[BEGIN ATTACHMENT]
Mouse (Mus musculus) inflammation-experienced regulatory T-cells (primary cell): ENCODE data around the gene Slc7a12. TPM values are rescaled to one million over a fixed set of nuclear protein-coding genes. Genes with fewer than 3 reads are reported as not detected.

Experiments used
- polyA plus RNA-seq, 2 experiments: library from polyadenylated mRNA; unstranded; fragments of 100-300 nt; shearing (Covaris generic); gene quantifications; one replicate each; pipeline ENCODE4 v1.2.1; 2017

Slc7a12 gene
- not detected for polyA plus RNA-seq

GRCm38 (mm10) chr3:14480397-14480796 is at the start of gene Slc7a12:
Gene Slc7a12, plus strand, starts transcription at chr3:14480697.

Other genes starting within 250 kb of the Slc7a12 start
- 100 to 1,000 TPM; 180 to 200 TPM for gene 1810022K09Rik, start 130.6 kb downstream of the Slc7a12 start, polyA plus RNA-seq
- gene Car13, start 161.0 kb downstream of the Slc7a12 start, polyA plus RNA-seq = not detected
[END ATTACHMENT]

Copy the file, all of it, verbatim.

Mouse (Mus musculus) inflammation-experienced regulatory T-cells (primary cell): ENCODE data around the gene Slc7a12. TPM values are rescaled to one million over a fixed set of nuclear protein-coding genes. Genes with fewer than 3 reads are reported as not detected.

Experiments used
- polyA plus RNA-seq, 2 experiments: library from polyadenylated mRNA; unstranded; fragments of 100-300 nt; shearing (Covaris generic); gene quantifications; one replicate each; pipeline ENCODE4 v1.2.1; 2017

Slc7a12 gene
- not detected for polyA plus RNA-seq

GRCm38 (mm10) chr3:14480397-14480796 is at the start of gene Slc7a12:
Gene Slc7a12, plus strand, starts transcription at chr3:14480697.

Other genes starting within 250 kb of the Slc7a12 start
- 100 to 1,000 TPM; 180 to 200 TPM for gene 1810022K09Rik, start 130.6 kb downstream of the Slc7a12 start, polyA plus RNA-seq
- gene Car13, start 161.0 kb downstream of the Slc7a12 start, polyA plus RNA-seq = not detected